“Our police are extremely busy right now in our community, and the orders coming in from the governor’s office are extremely difficult to enforce,” she said. “What our police officers and others do is educate individuals as to what the rules are, but there’s little else they can do unless there’s a sign up — which we now have — or other information indicating this is private property.”

Telge said that with Gill Stadium and the new turf field at Trinity High School locked up, people are heading to West and Memorial, including teams from surrounding communities.

“Bedford has locked their fields,” Telge said. “Their soccer team has been at West practicing. I recognized a few people, so I’ve reached out to them. Londonderry has locked all of their fields, so those kids are coming to Manchester to use it too. Some are coming with coaches. Some are coming without coaches.”

The school district is responsible for everything “inside the fence” at West and Memorial — the football fields and track sites, said Ward 9 board member Art Beaudry.

“I’d hate to lock the fields up because I know there are a lot of senior citizens in the neighborhood that like to go up there and walk and try to get some exercise,” Beaudry said.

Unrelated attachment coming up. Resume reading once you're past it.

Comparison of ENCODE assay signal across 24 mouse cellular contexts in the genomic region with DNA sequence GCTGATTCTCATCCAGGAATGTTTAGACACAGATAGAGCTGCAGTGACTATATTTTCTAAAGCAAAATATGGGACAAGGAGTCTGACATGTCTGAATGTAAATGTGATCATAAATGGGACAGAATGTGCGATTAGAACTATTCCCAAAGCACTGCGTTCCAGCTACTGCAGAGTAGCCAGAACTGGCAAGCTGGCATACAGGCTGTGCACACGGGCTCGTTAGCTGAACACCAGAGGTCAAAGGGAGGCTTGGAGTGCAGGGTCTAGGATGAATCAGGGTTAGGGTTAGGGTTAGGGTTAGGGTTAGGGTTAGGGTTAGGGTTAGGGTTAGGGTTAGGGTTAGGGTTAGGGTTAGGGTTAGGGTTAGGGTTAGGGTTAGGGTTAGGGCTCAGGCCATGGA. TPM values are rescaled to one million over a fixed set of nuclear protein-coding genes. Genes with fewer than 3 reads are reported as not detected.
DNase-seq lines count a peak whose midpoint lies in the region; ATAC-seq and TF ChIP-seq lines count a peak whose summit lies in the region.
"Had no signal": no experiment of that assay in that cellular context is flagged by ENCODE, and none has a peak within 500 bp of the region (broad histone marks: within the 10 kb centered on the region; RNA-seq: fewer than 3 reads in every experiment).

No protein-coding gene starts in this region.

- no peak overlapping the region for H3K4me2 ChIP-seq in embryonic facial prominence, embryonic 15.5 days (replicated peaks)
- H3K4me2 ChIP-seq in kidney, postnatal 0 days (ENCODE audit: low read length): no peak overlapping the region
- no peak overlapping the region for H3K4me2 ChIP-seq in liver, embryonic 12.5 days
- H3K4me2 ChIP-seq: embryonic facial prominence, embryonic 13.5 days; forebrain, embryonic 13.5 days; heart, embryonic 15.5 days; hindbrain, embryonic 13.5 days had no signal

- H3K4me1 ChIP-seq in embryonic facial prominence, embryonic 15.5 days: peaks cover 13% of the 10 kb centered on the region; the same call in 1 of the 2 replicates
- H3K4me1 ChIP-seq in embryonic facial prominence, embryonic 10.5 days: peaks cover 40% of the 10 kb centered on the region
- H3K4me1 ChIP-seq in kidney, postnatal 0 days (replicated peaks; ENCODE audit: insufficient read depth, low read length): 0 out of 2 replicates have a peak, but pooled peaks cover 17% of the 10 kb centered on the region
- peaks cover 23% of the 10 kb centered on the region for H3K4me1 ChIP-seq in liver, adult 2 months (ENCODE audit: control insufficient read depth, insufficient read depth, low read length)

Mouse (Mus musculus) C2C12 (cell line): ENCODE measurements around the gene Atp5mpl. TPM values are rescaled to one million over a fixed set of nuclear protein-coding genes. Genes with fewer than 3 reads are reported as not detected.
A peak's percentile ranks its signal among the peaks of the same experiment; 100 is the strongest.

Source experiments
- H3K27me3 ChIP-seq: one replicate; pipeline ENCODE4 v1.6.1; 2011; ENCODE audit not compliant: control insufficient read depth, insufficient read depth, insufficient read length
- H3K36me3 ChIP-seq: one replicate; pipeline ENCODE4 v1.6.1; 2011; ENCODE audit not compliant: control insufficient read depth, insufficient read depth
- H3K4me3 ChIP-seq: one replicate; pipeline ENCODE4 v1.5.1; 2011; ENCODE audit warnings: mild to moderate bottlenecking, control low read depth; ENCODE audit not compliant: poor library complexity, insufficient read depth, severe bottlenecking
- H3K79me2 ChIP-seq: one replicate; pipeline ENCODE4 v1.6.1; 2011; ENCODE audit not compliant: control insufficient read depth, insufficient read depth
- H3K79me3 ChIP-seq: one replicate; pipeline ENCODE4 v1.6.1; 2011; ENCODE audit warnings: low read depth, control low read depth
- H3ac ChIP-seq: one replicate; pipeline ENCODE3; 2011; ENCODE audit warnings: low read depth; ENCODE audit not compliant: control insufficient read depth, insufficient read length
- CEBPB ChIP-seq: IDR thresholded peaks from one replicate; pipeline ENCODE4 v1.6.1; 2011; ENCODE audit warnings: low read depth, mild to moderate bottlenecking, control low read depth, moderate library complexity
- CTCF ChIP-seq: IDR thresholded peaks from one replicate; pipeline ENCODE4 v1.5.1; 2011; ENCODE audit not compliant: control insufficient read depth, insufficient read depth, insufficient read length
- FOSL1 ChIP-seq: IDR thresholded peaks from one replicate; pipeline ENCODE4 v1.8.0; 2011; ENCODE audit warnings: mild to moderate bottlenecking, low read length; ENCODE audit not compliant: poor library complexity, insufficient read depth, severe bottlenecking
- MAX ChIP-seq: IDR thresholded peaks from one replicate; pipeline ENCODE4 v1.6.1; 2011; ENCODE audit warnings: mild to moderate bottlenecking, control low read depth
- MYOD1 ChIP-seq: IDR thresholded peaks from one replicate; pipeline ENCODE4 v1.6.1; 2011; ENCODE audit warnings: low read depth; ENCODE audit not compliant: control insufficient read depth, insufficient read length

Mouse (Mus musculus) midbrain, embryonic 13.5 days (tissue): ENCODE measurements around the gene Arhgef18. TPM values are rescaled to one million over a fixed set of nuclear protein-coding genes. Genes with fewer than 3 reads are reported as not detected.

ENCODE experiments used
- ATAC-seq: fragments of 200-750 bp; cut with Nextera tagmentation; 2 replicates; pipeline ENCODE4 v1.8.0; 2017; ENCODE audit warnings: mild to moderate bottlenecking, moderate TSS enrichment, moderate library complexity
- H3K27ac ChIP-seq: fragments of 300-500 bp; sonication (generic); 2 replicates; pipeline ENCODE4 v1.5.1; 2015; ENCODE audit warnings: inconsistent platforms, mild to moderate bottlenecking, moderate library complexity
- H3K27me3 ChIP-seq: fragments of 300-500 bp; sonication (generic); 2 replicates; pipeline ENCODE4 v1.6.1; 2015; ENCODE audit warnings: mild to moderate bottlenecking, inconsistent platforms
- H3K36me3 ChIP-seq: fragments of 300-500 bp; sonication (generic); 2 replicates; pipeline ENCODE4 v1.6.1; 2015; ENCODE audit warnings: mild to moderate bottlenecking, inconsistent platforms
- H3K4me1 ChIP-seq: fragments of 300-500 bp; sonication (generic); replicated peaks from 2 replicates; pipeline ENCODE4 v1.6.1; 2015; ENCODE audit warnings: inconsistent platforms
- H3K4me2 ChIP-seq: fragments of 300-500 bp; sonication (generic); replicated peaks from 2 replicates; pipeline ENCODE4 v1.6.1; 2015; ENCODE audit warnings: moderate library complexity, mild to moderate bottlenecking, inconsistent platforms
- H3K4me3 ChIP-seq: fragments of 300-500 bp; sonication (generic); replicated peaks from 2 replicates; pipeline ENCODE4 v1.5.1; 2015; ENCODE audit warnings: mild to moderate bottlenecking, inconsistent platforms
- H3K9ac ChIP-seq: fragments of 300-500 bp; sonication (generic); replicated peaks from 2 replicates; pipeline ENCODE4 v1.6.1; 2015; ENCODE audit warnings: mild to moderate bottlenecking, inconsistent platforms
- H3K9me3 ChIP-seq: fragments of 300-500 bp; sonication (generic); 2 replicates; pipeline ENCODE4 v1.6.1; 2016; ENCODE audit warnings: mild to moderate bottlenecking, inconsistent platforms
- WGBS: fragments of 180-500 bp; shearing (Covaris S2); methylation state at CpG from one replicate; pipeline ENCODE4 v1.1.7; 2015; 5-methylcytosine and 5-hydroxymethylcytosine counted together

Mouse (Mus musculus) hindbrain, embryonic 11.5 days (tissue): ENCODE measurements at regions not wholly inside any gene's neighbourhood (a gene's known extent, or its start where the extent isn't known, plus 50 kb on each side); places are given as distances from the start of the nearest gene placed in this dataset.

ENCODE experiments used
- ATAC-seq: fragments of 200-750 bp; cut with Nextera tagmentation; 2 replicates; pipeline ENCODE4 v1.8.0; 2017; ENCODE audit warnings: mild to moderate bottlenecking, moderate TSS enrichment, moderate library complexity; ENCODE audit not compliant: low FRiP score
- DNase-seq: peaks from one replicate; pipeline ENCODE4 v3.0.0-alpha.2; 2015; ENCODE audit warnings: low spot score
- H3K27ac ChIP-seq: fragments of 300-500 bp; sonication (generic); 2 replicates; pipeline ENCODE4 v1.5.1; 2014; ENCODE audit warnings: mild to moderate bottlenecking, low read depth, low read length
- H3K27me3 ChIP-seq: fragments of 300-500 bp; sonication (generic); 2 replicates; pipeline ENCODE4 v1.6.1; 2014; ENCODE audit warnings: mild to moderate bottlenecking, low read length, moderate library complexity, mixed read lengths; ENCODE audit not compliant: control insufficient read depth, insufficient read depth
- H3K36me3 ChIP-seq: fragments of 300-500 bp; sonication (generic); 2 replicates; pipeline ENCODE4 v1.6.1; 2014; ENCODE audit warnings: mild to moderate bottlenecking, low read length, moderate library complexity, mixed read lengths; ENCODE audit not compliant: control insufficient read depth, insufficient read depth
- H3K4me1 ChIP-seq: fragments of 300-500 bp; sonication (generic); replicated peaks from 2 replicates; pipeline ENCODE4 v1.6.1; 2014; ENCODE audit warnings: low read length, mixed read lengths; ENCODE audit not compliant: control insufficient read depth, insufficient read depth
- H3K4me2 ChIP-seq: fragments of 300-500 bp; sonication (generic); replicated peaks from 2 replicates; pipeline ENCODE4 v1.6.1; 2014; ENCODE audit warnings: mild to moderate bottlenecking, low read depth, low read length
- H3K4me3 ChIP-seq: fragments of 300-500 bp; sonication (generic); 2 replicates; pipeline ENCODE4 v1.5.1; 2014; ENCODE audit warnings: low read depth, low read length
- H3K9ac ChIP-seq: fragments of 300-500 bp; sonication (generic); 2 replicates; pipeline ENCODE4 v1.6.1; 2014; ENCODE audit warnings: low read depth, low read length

School board vice chair Leslie Want said she has strong feelings on the fields issue.

“I walk by Trinity’s brand new park every day, and it’s locked,” said Want. “It has been locked all along, despite the fact that taxpayers paid 40% of the field. And quite honestly, it disturbs me to hear that we have people coming to our community to use our fields because they’ve chosen to lock their own fields.”

“The folks that we’ve chased off of there have all been from outside the city of Manchester,” Goldhardt said.

School board members voted 10-4 to authorize Goldhardt to lock the turf fields at West and Memorial within 10 days if the new signs prove ineffective.

Voting in favor were Beaudry, James Porter, Craig, Karen Soule, Want, Jeremy Dobson, Dan Bergeron, Bill Shea, Jane Beaulieu and Nicole Leapley.

Opposed were Peter Perich, Kathleen Kelley Arnold, Joe Lachance and Jim O’Connell. Kelly Thomas was absent.

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Monday, October 26, 2020